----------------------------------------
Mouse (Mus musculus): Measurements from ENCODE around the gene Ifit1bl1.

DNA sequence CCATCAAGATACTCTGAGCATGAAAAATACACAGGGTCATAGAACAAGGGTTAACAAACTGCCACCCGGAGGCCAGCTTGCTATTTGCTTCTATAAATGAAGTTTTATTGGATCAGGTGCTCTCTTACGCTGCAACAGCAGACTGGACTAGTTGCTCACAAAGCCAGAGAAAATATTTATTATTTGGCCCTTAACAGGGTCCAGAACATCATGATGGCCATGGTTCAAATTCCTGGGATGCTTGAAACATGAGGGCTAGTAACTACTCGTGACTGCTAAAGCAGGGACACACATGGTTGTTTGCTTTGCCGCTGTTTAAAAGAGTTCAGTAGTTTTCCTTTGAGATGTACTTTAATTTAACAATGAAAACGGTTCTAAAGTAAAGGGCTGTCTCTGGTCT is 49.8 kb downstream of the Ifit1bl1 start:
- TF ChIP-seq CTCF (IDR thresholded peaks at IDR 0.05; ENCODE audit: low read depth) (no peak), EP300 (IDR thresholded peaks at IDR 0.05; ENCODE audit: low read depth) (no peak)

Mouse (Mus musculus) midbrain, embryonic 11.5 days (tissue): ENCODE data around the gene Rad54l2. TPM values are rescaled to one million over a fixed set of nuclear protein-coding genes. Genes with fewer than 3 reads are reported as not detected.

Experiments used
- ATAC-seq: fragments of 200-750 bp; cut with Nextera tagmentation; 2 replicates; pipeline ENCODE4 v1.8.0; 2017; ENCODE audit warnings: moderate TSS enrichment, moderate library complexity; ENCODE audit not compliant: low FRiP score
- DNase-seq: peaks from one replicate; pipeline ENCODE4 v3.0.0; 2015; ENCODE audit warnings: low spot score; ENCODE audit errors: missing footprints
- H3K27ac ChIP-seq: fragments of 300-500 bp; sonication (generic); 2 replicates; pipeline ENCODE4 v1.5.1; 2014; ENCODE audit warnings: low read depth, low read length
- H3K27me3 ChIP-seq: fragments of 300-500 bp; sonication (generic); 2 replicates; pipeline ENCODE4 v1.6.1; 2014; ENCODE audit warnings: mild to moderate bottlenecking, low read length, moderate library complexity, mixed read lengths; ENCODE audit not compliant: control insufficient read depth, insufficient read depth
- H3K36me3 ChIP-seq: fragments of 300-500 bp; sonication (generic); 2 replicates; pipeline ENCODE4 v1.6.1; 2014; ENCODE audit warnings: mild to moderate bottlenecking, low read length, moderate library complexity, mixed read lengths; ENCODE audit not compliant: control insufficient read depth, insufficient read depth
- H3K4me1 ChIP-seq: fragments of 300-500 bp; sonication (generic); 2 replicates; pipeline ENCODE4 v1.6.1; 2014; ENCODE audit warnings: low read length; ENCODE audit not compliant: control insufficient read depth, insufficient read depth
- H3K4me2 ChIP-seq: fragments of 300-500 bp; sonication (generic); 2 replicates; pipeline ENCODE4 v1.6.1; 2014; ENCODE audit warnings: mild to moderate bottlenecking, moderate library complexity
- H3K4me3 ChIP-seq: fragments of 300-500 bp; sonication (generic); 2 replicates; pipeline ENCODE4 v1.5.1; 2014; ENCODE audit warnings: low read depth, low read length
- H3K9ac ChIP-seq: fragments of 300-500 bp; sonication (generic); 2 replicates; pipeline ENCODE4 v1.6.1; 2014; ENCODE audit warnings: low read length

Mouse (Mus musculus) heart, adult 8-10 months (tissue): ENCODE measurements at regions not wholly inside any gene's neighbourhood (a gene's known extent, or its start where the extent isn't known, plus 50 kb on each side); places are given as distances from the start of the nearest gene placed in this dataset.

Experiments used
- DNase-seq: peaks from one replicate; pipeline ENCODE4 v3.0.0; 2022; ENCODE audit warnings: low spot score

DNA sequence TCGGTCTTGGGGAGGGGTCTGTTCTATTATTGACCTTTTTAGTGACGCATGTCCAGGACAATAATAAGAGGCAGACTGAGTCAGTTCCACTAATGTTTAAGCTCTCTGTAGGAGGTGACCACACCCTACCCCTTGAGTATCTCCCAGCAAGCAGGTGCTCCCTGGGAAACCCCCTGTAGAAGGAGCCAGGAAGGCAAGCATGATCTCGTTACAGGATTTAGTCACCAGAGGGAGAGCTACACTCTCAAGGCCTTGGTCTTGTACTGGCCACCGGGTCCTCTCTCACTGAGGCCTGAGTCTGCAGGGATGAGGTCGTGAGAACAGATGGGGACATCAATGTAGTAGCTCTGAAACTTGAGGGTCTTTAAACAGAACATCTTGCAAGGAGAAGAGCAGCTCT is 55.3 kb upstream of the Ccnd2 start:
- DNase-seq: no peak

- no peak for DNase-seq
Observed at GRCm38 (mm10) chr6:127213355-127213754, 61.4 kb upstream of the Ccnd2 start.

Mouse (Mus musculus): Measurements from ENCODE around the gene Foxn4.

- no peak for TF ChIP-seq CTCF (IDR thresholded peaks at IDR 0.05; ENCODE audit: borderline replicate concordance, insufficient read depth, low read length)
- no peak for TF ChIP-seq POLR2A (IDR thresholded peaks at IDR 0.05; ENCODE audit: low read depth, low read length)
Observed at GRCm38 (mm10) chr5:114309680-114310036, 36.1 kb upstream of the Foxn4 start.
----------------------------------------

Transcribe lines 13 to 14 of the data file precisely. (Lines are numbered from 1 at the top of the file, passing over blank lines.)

- H3K4me3 ChIP-seq: fragments of 300-500 bp; sonication (generic); 2 replicates; pipeline ENCODE4 v1.5.1; 2014; ENCODE audit warnings: low read depth, low read length
- H3K9ac ChIP-seq: fragments of 300-500 bp; sonication (generic); 2 replicates; pipeline ENCODE4 v1.6.1; 2014; ENCODE audit warnings: low read length